Murray plays down boycott threat

Murray plays down boycott threat

An Australian Open boycott is still a long way away, according to Andy Murray.

The leading male players have long been unhappy with the percentage of revenue that is paid out in prize money at the grand slams and have increasingly begun to flex their collective muscle, with the prospect of a boycott emerging over the weekend.

Less than 20% of the revenue from the sport’s biggest tournaments currently goes to the players, which is substantially less than in other major sports.

The main issue is not the money paid out to those who reach the latter stages - the winner of the US Open will take home $1.9m – but the rewards for players who lose in the early rounds.

Travel costs and other expenses incurred by players means even those around the top 100 often struggle to do little more than break even, with the trip to Australia in January particularly costly.

The French Open, Wimbledon and US Open all increased their prize money for first-round losers considerably this year, with the Australian Open the lowest at €17,228.

Asked how likely a boycott was, Murray said: “There’s so many things that go into something like that, with lawyers, forming unions, all sorts of different scenarios that need to be thought through first.

“I think right now it’s a long way away, but I don’t know how serious everybody is about it. If in the next month or two months they get everything sorted and ready to go, then I’ll have a better answer at that time.”

The issue of a potential strike by players first surfaced after the US Open last year, where the leading men were unhappy not just with the prize money situation but also the packed yearly schedule, which has been shortened by two weeks this year.

Although the subject has emerged again now after the ATP held a mandatory players’ meeting on Friday, Murray revealed the most heated discussions were at this year’s Australian Open.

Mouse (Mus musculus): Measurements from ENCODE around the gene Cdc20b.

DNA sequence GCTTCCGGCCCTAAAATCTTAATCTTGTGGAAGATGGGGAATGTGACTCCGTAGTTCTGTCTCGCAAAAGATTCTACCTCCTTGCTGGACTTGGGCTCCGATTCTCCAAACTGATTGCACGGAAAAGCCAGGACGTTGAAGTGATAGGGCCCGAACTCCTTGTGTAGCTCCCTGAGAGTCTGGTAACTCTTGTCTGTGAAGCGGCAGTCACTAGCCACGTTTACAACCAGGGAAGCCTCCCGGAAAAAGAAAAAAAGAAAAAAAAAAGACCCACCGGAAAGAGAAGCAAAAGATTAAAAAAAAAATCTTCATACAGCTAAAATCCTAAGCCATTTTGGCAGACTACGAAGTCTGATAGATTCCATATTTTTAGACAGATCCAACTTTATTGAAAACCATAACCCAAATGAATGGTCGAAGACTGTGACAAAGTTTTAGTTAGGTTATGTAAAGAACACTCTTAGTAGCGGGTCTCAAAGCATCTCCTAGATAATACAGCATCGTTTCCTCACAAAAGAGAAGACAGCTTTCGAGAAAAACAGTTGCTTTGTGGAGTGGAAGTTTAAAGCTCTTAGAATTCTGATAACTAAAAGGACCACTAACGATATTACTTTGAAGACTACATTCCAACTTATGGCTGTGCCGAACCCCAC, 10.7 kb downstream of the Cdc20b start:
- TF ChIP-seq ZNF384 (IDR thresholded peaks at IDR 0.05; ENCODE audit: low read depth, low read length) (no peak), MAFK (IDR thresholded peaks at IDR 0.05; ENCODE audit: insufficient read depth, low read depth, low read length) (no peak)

He added: “This player meeting wasn’t, I don’t know the word, but when we went through the player meeting at the Aussie Open, it was pretty brutal. Everyone was speaking up. The whole tour was kind of together – they still are.

“There have been some changes made with regard to the grand slam prize money. But the majority of the players want to see a change in the grand slams.

“Who knows what’s going to happen? I hope it doesn’t come down to that (a boycott). I think that’s bad for everybody really.”

The ATP have already said they will not organise a boycott, although they do support the players over the prize money issue, while Australian Open organisers are confident the tournament will not be affected.

Murray reached the second round of the US Open last night with a patchy but ultimately comprehensive 6-2 6-4 6-1 victory over Alex Bogomolov and next faces Croatia’s world number 18 Ivan Dodig.

Joining the Scot in the second round was 18-year-old Laura Robson, who defeated fellow teenager Samantha Crawford of the US to set up a tasty clash with three-time champion Kim Clijsters tomorrow.

The Belgian will retire after the tournament but Robson insisted the prospect of ending Clijsters’ career would not be a factor, saying: “It’s going to be like that no matter who she’s playing. You can’t really think about that.”

The match is likely to take place on one of the show courts, an environment that suits Robson, who possesses the power to trouble the big names if she can pair that with consistency.

The Londoner said: “It should be amazing. She’s playing really well at the moment. She’s definitely one of the nicest women on the tour and I get on with her.

“Hopefully it will be a night match. Playing against Clijsters at the US Open, I’ve got nothing to lose and I’m just going to try to play as well as I can.”

Clijsters began her campaign last night with a comfortable win over 16-year-old American Victoria Duval and she will not be underestimating Robson, who she practised with at Wimbledon this year.

The 29-year-old said: “She’s a great ball striker. I think physically I felt when she came on tour she was still able to improve a lot.

“When she’s behind the ball, she hits the ball so clean and has a very good eye for the ball as well. So it’s going to be very important to be going for the lines and to try to get her out of her comfort zone a little bit.”

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